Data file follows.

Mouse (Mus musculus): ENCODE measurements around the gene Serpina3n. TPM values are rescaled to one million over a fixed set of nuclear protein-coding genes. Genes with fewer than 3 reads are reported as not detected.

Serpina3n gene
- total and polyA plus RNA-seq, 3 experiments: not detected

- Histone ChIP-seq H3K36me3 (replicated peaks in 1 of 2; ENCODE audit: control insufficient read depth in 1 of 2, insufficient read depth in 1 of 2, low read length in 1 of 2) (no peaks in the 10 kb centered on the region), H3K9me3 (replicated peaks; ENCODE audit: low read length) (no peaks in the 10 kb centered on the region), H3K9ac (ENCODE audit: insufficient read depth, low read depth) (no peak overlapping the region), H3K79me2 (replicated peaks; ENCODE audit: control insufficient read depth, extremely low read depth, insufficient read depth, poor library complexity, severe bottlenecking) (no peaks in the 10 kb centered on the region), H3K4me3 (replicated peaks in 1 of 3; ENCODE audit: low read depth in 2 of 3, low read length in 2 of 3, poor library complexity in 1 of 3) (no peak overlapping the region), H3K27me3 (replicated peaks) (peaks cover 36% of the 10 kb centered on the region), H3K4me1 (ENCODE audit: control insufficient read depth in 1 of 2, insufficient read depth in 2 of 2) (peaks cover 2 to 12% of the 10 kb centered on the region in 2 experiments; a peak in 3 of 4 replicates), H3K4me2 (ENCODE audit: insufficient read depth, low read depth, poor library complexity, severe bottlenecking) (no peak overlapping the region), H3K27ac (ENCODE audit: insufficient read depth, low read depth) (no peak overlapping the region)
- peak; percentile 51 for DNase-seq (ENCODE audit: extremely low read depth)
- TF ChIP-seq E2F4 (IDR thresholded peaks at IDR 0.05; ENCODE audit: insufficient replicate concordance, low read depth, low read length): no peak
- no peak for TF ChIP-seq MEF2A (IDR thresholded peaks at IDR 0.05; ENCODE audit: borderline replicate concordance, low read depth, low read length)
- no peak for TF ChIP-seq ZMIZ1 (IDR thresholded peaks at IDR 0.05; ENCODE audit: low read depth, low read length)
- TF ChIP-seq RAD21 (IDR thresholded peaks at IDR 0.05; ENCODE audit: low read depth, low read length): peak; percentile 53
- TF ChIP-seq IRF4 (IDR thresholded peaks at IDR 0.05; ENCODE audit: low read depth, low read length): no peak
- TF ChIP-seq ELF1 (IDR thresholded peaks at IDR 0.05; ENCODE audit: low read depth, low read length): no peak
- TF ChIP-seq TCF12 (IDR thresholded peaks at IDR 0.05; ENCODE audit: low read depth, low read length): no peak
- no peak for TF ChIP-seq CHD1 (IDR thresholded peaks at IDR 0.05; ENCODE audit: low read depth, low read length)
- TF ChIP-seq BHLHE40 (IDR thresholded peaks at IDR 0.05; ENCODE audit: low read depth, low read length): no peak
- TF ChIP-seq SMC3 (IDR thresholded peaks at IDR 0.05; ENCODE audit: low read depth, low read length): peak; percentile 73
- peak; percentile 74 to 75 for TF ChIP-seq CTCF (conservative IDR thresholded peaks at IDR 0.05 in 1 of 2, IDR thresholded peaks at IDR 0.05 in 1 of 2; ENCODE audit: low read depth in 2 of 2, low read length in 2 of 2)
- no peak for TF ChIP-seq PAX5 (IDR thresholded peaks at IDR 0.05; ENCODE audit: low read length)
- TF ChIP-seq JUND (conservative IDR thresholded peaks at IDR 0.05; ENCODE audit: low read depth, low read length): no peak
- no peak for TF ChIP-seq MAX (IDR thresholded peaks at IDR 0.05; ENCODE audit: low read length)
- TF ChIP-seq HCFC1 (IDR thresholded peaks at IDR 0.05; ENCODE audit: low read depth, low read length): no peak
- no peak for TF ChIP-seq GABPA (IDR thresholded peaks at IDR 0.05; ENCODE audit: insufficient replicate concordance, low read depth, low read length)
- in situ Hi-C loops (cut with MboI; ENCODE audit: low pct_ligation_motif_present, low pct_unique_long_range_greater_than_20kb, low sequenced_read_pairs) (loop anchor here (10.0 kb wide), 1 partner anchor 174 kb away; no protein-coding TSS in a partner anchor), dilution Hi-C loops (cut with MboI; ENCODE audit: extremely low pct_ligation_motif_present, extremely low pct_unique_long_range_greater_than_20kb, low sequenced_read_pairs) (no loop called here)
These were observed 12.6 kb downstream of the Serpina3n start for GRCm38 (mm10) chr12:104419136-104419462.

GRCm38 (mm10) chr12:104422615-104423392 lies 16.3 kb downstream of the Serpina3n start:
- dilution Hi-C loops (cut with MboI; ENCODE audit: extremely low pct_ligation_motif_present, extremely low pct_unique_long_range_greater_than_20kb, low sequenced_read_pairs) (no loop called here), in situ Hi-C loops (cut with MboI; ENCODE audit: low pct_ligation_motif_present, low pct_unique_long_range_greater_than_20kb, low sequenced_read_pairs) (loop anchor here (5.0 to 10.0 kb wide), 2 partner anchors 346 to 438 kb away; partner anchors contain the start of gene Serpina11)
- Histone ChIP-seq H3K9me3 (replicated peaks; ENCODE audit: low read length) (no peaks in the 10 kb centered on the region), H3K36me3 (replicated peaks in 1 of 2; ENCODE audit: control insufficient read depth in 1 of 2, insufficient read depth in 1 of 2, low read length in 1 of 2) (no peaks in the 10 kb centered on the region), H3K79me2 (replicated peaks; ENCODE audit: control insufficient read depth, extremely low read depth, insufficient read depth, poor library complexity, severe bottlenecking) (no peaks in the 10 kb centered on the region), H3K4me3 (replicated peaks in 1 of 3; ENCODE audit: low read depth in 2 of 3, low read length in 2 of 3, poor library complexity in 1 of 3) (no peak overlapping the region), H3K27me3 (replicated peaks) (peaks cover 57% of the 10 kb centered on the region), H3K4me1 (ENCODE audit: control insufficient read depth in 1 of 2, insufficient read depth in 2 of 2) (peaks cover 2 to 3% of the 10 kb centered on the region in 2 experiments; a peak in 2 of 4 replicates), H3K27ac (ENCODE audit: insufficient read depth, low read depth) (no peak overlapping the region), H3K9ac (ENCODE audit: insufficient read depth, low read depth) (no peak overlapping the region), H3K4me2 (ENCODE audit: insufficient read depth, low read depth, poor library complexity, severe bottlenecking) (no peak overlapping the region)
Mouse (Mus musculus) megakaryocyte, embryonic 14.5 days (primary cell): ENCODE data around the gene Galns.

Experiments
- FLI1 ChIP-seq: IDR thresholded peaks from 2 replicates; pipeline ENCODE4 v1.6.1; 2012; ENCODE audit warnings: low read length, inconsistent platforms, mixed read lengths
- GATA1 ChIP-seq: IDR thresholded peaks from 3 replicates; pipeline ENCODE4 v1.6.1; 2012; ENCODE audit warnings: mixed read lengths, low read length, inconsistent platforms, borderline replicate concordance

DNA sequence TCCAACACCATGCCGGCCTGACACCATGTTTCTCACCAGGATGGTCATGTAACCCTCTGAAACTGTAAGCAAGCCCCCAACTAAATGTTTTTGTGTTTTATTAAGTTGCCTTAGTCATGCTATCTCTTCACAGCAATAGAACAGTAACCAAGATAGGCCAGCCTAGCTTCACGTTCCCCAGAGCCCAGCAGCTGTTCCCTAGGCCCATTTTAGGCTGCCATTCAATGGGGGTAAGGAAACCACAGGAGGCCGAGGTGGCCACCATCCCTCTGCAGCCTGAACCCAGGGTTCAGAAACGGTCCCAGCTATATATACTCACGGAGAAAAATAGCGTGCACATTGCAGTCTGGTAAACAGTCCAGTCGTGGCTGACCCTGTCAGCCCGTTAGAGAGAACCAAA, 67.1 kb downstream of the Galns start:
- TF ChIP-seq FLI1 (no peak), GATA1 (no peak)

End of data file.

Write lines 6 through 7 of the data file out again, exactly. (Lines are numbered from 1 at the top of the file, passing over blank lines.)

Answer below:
- TF ChIP-seq E2F4 (IDR thresholded peaks at IDR 0.05; ENCODE audit: insufficient replicate concordance, low read depth, low read length): no peak
- no peak for TF ChIP-seq MEF2A (IDR thresholded peaks at IDR 0.05; ENCODE audit: borderline replicate concordance, low read depth, low read length)